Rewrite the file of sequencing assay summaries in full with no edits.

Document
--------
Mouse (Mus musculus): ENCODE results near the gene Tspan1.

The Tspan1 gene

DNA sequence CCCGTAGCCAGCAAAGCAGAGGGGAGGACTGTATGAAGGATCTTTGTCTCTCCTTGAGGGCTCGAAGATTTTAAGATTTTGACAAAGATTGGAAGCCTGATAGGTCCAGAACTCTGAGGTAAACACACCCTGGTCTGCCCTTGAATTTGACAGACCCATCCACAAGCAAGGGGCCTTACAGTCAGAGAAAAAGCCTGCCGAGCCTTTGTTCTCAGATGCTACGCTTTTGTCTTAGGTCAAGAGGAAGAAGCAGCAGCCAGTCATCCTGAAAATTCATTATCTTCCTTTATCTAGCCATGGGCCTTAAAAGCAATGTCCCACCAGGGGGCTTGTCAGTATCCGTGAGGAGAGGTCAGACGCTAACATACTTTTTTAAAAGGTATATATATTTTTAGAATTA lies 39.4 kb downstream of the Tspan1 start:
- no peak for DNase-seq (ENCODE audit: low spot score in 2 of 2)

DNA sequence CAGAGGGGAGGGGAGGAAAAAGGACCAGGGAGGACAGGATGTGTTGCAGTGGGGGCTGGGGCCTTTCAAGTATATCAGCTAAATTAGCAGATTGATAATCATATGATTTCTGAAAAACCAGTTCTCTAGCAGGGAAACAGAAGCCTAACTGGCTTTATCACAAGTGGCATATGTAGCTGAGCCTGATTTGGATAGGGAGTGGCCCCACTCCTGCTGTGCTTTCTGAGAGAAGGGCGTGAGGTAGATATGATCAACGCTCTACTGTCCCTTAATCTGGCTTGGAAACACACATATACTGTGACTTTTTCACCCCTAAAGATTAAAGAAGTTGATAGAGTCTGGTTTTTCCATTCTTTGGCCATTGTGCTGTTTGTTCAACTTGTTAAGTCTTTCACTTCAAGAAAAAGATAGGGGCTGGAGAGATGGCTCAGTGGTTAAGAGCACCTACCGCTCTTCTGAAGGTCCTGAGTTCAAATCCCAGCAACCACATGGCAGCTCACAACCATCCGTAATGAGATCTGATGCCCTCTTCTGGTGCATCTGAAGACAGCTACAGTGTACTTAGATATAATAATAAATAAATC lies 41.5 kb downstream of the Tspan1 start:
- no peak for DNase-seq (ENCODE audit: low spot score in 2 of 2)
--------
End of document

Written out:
Mouse (Mus musculus): ENCODE results near the gene Tspan1.

The Tspan1 gene

DNA sequence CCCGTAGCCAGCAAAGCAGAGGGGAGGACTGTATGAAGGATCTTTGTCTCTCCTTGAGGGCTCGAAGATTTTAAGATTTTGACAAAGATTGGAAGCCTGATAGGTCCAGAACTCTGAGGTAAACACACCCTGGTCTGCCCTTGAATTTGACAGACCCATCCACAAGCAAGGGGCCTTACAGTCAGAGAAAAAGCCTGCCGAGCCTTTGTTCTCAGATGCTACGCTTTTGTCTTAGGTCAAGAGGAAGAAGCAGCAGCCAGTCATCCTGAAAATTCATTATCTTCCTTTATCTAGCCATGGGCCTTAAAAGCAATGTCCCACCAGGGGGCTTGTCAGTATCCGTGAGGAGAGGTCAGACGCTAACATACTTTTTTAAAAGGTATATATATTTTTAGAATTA lies 39.4 kb downstream of the Tspan1 start:
- no peak for DNase-seq (ENCODE audit: low spot score in 2 of 2)

DNA sequence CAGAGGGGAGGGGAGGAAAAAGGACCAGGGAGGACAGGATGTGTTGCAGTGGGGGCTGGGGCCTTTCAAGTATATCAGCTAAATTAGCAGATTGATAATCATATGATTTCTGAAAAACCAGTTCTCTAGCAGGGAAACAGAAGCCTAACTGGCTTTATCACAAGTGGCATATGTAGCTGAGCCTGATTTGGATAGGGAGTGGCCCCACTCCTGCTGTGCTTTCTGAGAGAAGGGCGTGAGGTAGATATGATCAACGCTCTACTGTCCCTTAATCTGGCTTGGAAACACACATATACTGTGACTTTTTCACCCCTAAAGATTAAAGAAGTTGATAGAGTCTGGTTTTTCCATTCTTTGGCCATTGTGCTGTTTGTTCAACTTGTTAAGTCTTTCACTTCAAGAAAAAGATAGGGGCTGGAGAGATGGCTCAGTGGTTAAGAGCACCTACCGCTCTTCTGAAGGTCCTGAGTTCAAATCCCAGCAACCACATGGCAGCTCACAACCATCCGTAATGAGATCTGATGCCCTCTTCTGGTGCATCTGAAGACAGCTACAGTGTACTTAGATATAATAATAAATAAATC lies 41.5 kb downstream of the Tspan1 start:
- no peak for DNase-seq (ENCODE audit: low spot score in 2 of 2)